Salway also describes how feelings of anxiety and increased social isolation due to the COVID-19 pandemic can disproportionately impact LGBTQ/2S*/+ people who are predisposed to those experiences because of ‘minority stress’.  

“Minority stress refers to the kinds of interactions we have that remind us that we are a minority and that that minority status is not without consequence,” says Salway.

These can be large events, like harassment, but more commonly involves the decision-making process sexual minority go through on when, whether and to whom they should disclose their sexual identity or the anxiety of how those who are aware of their sexuality might react.

These stressors add up over time and are believed to contribute to higher rates of anxiety. The added health anxiety and general uncertainty of the pandemic especially effects people with pre-existing vulnerabilities to anxiety. Additionally, social isolation caused by the physical isolation needed to mitigate the pandemic’s spread can affect LGBTQ/2S*/+ people more significantly since they are more likely to live alone and be less connected to their family of origin.

Recentring MindMap

In response, the MindMap research team are assessing what service providers and LGBTQ/2S*/+ community members need in a revamped version of the tool. The project’s pilot phase recently ended and the impact of the pandemic on the need for mental health services and their accessibly offer notable findings for future versions of MindMap. It was originally conceived as a geo-locating tool; however, the research team has modified this function of MindMap to address the large-scale shift to remote mental health service provisions.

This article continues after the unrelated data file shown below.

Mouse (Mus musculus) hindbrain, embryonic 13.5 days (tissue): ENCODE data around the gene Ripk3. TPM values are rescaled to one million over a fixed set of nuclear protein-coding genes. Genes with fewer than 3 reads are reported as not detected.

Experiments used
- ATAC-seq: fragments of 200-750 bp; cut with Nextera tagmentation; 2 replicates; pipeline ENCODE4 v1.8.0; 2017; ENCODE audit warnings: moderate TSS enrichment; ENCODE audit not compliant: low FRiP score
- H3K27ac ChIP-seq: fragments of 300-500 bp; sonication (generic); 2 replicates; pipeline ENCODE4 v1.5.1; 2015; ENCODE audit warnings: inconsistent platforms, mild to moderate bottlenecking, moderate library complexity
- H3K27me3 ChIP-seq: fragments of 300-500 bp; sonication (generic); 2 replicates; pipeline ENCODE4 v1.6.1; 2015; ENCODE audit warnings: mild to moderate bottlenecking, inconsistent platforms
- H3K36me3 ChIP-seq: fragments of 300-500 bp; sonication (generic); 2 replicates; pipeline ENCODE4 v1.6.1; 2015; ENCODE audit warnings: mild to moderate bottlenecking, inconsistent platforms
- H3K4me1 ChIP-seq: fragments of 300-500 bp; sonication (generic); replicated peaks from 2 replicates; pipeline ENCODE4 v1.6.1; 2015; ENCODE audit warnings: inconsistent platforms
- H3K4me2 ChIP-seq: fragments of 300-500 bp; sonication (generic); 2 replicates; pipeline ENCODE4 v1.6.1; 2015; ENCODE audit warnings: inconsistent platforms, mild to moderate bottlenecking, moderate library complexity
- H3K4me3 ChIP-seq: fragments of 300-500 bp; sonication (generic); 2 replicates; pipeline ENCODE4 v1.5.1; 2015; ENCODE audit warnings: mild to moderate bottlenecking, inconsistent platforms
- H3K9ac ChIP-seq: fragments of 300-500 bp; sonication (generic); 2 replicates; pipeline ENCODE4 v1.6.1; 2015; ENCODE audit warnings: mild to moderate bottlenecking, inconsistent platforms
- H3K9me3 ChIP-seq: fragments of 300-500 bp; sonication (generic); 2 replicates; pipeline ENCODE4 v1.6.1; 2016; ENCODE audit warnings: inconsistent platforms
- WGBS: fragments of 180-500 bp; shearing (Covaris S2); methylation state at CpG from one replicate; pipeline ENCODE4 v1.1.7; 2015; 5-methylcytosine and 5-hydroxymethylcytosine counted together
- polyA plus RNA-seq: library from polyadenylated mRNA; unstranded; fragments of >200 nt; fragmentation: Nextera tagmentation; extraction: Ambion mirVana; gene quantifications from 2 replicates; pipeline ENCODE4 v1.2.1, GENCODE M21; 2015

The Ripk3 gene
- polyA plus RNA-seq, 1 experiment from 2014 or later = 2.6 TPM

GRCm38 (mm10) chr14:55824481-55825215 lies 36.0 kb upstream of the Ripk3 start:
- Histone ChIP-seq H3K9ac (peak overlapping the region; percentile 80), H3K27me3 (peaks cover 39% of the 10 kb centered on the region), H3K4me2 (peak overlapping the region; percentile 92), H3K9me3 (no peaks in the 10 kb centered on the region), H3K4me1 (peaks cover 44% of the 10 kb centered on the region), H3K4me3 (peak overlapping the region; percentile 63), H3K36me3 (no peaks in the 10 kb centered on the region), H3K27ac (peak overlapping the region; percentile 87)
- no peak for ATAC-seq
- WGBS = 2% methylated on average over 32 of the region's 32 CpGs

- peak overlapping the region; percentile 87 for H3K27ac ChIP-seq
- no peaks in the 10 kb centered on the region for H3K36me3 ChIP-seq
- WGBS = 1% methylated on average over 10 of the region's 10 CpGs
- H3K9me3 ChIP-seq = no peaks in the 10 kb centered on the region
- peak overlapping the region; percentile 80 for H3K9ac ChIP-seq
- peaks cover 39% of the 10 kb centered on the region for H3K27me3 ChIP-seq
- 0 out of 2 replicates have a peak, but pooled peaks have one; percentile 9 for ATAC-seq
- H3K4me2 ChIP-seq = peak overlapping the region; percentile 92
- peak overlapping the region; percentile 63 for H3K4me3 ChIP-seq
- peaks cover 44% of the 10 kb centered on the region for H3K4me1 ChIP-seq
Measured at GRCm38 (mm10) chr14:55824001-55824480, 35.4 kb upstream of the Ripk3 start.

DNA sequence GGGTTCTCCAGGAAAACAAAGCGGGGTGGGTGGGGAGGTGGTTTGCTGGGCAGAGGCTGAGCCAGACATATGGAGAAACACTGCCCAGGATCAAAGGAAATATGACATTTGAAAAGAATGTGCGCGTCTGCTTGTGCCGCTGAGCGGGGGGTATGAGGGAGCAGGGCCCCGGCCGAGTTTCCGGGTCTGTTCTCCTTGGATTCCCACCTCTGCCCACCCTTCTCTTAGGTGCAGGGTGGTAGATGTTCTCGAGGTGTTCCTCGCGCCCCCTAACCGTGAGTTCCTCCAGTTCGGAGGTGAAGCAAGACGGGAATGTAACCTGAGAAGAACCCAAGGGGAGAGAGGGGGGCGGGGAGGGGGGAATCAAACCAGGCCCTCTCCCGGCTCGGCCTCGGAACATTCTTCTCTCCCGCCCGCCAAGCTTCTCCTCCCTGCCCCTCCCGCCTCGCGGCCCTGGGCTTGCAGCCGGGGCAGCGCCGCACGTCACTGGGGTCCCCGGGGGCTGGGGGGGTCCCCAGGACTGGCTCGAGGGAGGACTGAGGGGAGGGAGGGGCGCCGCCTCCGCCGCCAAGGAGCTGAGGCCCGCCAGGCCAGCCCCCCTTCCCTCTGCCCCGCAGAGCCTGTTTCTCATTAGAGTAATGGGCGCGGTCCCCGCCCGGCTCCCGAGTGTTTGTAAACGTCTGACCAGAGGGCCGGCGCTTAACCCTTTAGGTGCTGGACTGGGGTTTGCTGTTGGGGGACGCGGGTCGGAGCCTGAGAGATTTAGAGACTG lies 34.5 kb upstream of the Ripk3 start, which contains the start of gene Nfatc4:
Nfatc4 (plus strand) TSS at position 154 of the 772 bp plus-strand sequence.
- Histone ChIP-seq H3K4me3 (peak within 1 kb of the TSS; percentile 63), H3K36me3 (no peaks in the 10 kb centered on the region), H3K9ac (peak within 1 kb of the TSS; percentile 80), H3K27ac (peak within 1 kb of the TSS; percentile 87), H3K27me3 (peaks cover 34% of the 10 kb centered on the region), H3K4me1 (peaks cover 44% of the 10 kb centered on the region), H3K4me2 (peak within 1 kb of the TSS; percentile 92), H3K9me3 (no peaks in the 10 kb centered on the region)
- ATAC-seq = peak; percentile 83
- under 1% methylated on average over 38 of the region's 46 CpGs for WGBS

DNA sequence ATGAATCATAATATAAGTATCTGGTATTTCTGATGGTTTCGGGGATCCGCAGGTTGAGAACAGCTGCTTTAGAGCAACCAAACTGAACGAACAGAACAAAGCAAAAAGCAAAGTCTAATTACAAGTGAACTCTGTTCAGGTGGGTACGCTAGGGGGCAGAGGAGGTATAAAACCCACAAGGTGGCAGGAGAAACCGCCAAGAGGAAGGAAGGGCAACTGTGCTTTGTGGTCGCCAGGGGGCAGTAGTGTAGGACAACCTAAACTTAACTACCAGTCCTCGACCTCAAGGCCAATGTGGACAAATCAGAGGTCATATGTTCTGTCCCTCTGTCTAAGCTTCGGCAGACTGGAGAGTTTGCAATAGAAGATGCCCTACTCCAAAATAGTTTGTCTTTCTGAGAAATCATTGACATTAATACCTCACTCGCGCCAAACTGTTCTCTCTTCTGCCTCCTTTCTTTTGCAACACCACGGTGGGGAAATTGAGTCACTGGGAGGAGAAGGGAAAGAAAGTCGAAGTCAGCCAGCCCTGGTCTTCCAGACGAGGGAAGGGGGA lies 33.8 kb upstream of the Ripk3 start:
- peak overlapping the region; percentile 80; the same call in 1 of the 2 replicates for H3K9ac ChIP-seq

“We’re starting to think about content we can develop and include in the next version of MindMap that helps people think through questions they want to ask before starting a relation with a new mental health provider and what the most important qualities to look for are to make sense of the various service options that are out there,” explains Salway.

Future steps for the project include exploring indigenous focused and cultural safety elements within the tool and incorporating equity filters to help LGBTQ/2S*/+ people of colour find mental health service providers who share a similar racialized identity.

* Two-Spirit is a way for those who are Indigenous to Turtle Island and who embody diverse or non-normative sexualities, genders, and gender expressions to organize as a community [Source: Harlan Pruden, 2019].

Additional Links & Resources

Roundtable: https://www.sfu.ca/fhs/lgbtq2roundtable.html

MindMap: http://mindmapbc.ca/

GROW + LIFT Research Checklist: https://www.cbrc.net/g_r_o_w_l_i_f_t

The Roundtable: Celebrating British Columbia’s LGBTQ/2S/+ Mental Health & Substance Use Networking Spacehttps://www.sfu.ca/fhs/news-events/news/2020/the-roundtable-celebrating-bc-lgbtq2s-mental-health-substance-use-networking-space.html